Guest column: Brexit: we must avoid the law of unintended consequences
Written by Personal Finance Society chief executive Keith Richards
“The new year is barely upon us and we have already had our first piece of regulatory implementation, with January’s MiFID II.
"Later in the year this will be followed by new General Data Protection Regulation (GDPR), the Asset Management Review, the Senior Managers Regime, the Platform Market Study and the postponed Insurance Distribution Directive (IDD).
“However, the effects of all of the above can be anticipated, assimilated and integrated within what many now accept as ‘BAU’ (business as usual). Whether we agree with them or not, they are prescriptive, pre-determined and predictable.
“The same cannot be said with regard to the one which dwarfs them all though - Brexit.
“It is truly a voyage into the unknown. As yet, no certainty, no clarity and no confirmed conclusions. Instead, only conjecture, speculation and a fair amount of associated guesswork.
“What we do know is that it will affect every single aspect of our working and domestic lives. We just don’t know to what degree and precisely how.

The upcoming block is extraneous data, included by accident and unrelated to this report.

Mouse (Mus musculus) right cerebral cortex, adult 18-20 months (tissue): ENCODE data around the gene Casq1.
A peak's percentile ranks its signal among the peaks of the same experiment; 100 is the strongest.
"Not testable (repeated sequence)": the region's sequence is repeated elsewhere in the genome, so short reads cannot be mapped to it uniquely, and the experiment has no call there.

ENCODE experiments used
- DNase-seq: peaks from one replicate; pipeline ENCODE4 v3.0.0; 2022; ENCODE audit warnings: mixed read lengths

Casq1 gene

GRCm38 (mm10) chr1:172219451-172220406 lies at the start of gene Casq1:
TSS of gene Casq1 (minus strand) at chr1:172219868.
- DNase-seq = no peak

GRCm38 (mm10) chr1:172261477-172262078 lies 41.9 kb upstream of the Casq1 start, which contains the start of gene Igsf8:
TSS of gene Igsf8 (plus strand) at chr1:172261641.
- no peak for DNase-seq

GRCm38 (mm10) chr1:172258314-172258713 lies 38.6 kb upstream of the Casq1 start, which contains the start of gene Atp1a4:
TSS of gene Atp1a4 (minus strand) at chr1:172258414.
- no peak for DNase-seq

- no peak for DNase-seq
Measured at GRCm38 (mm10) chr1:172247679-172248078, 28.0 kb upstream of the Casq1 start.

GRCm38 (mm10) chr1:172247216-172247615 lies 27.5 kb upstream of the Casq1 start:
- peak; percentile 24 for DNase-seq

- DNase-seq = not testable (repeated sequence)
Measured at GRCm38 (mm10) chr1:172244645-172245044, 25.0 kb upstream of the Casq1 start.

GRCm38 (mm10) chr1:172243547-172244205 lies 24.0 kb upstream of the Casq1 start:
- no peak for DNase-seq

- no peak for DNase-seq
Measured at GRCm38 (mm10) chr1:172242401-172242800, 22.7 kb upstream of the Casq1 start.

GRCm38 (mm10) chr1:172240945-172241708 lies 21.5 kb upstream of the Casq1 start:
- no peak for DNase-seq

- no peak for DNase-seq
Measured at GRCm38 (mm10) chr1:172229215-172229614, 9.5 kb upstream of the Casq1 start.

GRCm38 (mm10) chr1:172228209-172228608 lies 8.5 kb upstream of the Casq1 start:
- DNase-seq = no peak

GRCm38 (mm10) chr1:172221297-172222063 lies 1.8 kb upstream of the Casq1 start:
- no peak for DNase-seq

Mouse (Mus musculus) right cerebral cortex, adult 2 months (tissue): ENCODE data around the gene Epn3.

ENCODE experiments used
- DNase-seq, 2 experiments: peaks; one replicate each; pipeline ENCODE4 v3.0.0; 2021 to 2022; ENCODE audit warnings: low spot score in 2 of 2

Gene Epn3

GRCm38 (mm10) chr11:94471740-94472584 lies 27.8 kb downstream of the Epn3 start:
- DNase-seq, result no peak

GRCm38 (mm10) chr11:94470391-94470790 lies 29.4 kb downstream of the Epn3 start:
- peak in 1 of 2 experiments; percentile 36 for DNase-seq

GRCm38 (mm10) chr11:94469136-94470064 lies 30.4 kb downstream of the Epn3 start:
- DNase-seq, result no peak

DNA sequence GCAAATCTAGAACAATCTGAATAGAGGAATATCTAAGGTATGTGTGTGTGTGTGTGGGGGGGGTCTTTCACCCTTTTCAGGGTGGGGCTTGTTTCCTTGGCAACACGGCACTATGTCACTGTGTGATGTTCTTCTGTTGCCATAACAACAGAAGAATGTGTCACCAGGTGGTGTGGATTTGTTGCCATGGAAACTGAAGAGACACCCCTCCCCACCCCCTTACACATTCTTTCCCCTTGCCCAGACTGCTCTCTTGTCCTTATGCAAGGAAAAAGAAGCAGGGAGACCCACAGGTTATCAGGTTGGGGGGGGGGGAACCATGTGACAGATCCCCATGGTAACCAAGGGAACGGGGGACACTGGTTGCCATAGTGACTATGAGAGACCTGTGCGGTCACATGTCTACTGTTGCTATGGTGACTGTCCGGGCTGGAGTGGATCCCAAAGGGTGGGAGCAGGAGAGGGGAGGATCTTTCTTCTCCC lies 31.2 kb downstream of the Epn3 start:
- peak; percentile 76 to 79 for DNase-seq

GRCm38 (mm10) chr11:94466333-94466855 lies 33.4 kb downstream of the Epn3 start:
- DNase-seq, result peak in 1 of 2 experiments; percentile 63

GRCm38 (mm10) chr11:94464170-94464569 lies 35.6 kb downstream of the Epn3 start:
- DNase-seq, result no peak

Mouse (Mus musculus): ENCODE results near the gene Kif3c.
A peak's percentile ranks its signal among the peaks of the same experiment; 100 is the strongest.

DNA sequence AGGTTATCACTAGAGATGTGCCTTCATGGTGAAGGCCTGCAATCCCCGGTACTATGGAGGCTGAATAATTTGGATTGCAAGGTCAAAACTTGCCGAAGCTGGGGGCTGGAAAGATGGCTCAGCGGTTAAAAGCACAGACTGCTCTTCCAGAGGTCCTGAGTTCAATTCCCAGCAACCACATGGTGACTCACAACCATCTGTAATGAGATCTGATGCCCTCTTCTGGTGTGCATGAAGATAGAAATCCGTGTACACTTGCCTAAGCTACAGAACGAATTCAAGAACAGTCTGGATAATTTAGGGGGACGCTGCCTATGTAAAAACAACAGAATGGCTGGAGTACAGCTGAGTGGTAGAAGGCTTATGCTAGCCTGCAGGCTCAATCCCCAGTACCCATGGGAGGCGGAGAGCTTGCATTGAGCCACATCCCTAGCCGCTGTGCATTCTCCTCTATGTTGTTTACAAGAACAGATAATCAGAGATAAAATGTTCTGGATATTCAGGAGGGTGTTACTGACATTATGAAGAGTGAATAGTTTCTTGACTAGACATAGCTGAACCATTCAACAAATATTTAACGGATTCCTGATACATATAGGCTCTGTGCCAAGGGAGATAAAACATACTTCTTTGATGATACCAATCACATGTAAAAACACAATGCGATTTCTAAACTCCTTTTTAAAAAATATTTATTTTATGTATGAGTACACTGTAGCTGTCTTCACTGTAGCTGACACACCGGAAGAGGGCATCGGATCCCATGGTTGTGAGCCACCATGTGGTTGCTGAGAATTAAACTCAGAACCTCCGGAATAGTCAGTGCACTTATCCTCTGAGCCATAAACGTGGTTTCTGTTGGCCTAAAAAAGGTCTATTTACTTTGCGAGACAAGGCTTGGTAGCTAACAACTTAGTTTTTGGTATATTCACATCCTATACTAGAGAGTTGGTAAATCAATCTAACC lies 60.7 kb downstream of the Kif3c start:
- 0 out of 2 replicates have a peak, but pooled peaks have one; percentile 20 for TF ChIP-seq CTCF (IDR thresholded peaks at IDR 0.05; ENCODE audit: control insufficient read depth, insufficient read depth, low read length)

“Former US secretary of defence, Donald Rumsfeld, is famously quoted for using the phrase “There are known knowns; these are things we know we know. We also know there are known unknowns; that is to say we know there are some things we do not know. But there are also unknown unknowns – the ones we don't know we don't know.”
“He made that statement at a news briefing on Iraq’s weapons of mass destruction in 2002 - but 16 years on I am I struck by the perfect way it describes Britain’s impending departure from the European Union.
“Take the housing sector for example:
“A known known - there is a huge skills shortage in the United Kingdom and the prospect of not having easy access to skilled EU migrants post-Brexit could mean that this gap is set to widen.
“The known unknown - how negotiations for Brexit will take shape and what Britain will look like outside the EU.
“The unknown unknown - as we continue to assess the real impact that Brexit will have on the mortgage market.
“One of the biggest areas of uncertainty centres on Brexit’s effect on the construction industry, where as many as 12 per cent of the workforce comes from other EU states.
“Will the future ability to recruit from abroad be restricted by new, pre and post-Brexit immigration policies?
“The Federation of Master Builders (FMB), claim that the construction industry acts as a weather vane for the property market. But is there a danger that leaving the EU will lead to a shortage of skilled labour at a time when the house building industry most needs it. They say the skills shortage - the failure to find the number of people qualified and needed to work in the industry - is at a record high.
“Anecdotally, it is believed that two thirds of smaller builders are struggling to find bricklayers and more than half are finding it hard to source enough carpenters and joiners. If this were to be exacerbated by Brexit, the government’s house building strategy could be in tatters…